Dáil Éireann - Volume 281 - 29 May, 1975

Ceiseanna—Questions. Oral Answers. - School Leavers' Employment.

31. Mr. G. Fitzgerald asked the Minister for Labour the number of school leavers in 1974 who have not yet been placed in employment; and if a register is available showing the number of such persons in each area of the country.

Mr. Tully: It is open to all persons, including school leavers, to register for employment with the National Manpower Service but, as many school leavers do not so register the information available about this category of job seekers is limited.

However, a survey of 1974 school leavers was carried out by the National Manpower Service of my Department in early 1975. Information in respect of 71 per cent of last year's school leavers has been analysed and it indicates that approximately 7 per cent of that number were engaged in home duties or still seeking employment. I am seeking further information on the 29 per cent of school leavers for whom information was not available at the time of the survey.

Mr. G. Fitzgerald: Could the Minister give any indication of the numbers involved in the percentages he has given? He is saying that 64 per cent are in gainful employment or in higher education. Why was there so much difficulty in assessing the 29 per cent?

Mr. Tully: The answer to the first part of the supplementary question I cannot give. The information is that 64 per cent are in employment or in a higher level of education. The reason for the difficulty in regard to the balance is that they did not register and it was not possible to go around and find out where they were.

Mr. G. Fitzgerald: It is strange to hear references to percentages and nothing about numbers.

[1289] Mr. Tully: I am giving the brief which I have got and I have not got that information.

Mr. G. Fitzgerald: I appreciate the difficulty the Minister for Local Government has but I am sure he is as concerned about the situation of school leavers generally as anybody else. It is strange to be talking about a percentage figure instead of actual numbers in respect of 1974.

Mr. Tully: I can give certain other information which I have but I do not think it is of very much further use to the Deputy.

Mr. G. Fitzgerald: Is the Minister saying there is information in the brief which is irrelevant?

Mr. Tully: It might be relevant to the Deputy.

Mr. G. Fitzgerald: Is it possible that it would be relevant to the people whose problems I am asking about? Could we have it, then?

Mr. Tully: According to the result of a survey for 1974 there were 35,952 involved, and I have given the percentage of that.

Mr. G. Fitzgerald: Is that the figure for which I already asked the Minister and which he said he had not got?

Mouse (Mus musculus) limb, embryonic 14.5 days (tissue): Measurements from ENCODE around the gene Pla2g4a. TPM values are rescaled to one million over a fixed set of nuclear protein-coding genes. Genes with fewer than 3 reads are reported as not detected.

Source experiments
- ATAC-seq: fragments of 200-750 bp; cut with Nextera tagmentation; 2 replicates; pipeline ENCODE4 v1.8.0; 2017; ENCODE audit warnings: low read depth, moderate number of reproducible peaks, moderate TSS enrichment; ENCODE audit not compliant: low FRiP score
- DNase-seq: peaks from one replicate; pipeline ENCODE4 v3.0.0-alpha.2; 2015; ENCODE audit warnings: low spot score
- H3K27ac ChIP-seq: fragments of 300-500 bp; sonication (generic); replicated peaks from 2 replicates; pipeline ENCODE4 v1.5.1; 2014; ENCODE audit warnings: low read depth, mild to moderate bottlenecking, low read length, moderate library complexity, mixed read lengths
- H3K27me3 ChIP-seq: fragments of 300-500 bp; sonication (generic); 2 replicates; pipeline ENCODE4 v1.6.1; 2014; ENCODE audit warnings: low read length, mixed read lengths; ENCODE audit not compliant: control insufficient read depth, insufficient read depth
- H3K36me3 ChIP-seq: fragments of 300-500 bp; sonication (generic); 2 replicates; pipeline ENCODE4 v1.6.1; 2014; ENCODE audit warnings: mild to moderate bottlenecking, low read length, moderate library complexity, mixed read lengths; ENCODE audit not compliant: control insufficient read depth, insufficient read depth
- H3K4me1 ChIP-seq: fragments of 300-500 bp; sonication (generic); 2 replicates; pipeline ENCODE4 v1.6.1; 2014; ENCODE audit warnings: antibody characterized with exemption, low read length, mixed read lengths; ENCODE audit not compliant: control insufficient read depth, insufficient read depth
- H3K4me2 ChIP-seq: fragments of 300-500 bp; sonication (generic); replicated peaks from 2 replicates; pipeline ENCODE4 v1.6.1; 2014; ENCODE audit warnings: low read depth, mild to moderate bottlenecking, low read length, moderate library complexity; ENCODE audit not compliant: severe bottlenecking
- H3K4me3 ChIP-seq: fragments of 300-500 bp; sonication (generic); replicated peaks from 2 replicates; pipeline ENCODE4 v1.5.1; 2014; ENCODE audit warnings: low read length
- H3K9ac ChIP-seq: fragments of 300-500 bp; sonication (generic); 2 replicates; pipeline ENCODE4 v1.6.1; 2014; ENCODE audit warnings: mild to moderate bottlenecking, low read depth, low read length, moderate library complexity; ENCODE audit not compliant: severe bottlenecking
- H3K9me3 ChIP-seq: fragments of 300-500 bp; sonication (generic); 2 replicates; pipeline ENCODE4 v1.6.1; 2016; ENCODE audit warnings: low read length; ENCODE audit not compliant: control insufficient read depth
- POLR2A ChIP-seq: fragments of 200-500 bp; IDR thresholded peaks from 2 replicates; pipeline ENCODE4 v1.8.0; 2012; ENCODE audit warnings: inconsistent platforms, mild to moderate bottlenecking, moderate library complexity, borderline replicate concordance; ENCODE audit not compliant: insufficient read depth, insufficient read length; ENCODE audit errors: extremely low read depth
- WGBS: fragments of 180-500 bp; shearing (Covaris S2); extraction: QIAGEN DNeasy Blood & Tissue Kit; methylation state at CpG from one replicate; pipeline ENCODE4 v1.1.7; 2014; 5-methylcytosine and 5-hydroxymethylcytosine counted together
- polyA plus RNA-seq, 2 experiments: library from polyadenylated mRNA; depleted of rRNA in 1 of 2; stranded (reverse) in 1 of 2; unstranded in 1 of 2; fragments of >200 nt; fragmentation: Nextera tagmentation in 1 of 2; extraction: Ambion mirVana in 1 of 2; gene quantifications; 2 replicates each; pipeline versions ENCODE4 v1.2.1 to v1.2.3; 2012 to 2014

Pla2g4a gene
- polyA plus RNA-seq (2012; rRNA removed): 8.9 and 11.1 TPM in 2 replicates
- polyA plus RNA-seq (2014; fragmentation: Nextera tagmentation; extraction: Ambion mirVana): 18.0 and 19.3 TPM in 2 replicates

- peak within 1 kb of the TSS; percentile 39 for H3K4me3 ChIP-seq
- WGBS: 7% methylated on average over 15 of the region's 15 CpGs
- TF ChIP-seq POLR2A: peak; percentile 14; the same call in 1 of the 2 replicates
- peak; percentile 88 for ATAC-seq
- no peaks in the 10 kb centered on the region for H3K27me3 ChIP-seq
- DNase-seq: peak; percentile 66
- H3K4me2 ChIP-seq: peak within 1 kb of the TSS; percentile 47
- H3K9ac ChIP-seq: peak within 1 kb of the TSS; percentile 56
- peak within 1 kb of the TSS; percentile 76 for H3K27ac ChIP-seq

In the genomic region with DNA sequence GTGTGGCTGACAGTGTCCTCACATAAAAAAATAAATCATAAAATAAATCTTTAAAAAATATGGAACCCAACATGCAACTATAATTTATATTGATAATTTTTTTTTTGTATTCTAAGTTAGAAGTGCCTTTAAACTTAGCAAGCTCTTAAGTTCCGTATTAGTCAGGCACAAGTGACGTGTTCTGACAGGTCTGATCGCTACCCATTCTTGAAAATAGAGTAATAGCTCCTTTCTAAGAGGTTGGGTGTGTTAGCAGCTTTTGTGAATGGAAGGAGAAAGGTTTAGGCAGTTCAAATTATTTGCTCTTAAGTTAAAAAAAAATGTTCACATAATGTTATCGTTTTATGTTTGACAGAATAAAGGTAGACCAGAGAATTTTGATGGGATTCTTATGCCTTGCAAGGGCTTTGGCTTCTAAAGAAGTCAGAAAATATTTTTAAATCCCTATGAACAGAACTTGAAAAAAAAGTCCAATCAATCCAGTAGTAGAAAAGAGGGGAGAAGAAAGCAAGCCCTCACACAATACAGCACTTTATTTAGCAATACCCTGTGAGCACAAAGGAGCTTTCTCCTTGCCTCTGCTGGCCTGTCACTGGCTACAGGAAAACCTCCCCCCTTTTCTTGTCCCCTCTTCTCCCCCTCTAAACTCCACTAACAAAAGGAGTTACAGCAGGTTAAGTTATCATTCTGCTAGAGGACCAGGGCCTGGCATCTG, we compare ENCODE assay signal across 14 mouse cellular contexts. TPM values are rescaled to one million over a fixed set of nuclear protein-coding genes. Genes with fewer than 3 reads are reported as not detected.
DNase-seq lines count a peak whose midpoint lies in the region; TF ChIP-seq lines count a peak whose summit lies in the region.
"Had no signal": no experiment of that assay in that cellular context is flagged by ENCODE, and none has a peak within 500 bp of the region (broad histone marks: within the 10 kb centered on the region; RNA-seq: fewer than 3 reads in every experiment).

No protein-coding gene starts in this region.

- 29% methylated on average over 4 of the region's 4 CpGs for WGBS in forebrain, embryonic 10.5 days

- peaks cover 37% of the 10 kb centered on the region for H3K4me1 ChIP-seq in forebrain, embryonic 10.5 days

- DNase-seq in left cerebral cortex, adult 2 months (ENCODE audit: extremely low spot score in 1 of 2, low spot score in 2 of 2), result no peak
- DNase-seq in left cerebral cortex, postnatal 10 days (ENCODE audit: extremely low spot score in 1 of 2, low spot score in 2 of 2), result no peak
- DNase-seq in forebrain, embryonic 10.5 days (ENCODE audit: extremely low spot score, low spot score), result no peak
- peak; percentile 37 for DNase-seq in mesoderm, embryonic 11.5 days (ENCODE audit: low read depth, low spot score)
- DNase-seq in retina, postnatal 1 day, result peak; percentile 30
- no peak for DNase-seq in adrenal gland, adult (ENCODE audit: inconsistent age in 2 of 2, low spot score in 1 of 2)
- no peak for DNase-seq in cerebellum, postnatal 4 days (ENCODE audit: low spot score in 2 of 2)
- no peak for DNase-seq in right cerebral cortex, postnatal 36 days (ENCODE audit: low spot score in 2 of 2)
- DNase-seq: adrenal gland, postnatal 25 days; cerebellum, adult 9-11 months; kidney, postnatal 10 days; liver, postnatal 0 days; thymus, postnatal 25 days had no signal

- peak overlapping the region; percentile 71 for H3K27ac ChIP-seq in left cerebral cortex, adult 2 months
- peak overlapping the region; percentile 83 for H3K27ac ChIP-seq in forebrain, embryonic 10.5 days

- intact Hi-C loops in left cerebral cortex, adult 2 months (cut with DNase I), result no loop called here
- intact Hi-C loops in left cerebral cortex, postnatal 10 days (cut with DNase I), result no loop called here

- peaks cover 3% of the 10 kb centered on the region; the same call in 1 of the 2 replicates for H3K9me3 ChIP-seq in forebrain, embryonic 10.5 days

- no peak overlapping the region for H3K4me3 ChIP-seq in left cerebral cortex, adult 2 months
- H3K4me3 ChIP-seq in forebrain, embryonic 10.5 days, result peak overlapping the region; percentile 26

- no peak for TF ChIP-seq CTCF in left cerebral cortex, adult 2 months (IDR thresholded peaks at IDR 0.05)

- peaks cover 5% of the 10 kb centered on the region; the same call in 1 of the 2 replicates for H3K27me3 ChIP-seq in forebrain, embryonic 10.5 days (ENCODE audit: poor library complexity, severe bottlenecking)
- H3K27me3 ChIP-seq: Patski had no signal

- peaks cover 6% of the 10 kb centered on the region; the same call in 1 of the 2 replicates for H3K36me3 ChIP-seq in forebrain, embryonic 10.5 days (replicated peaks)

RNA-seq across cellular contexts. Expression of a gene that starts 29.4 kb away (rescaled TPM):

Mr. Tully: I have given it now.

Mr. Cunningham: The Minister is chancing his arm in Labour as well as in Local Government.

Mr. G. Fitzgerald: That is the figure——

An Ceann Comhairle: We cannot proceed at Question Time by way of argument.

Mr. G. Fitzgerald: I am not being argumentative. I just want to clear up a point. The Minister mentioned the figure of approximately 35,500 school leavers. Was that 35,500 school leavers of 1974 who were not returning to education at a higher level?

Mr. Tully: The Deputy asked me for the total figure, which I have given him. The figure of 35,500 includes [1290] the whole lot. That is why I say it might not be relevant.

Mr. G. Fitzgerald: That figure is for all school leavers, including those who went to higher level education?

Mr. Tully: That is right.

32. Mr. G. Fitzgerald asked the Minister for Labour if his Department have carried out a survey to ascertain the number of school leavers in 1975 of primary, post-primary and third-level education standards and the potential employment opportunities available to them.

Mr. Tully: I understand that about 52,500 students are expected to leave primary, post-primary and third-level education this year.

The National Manpower Service are in constant touch with the official agencies concerned with employment-creation, namely, the IDA, SFADCo and Gaeltarra Éireann, about job opportunities in new and expanding enterprises. The service are also in regular contact with a wide range of employers in the public and private sectors for the purpose of obtaining particulars of employment openings in prospect. The information received through these contacts is used in the placement and guidance work of the service.

I believe that at the present time the limited resources of the service can be more usefully employed in this type of on-going activity than in forecast-type surveys. Besides, there is sufficient experience to know that such surveys would have severe practical limitations because of the frequent changes in the labour market and the inability of many employers to forecast their labour requirements even for a short period ahead.

The National Manpower Service have reported a disimprovement in job opportunities since last summer, but I am hopeful that the situation will improve later this year.

Mr. G. Fitzgerald: Could the Minister say if those 52,500 will go on to the employment market, or are a sizeable number of them expected to go on to a higher level of education?

[1291] Mr. Tully: I have not got the information. That information is not asked for.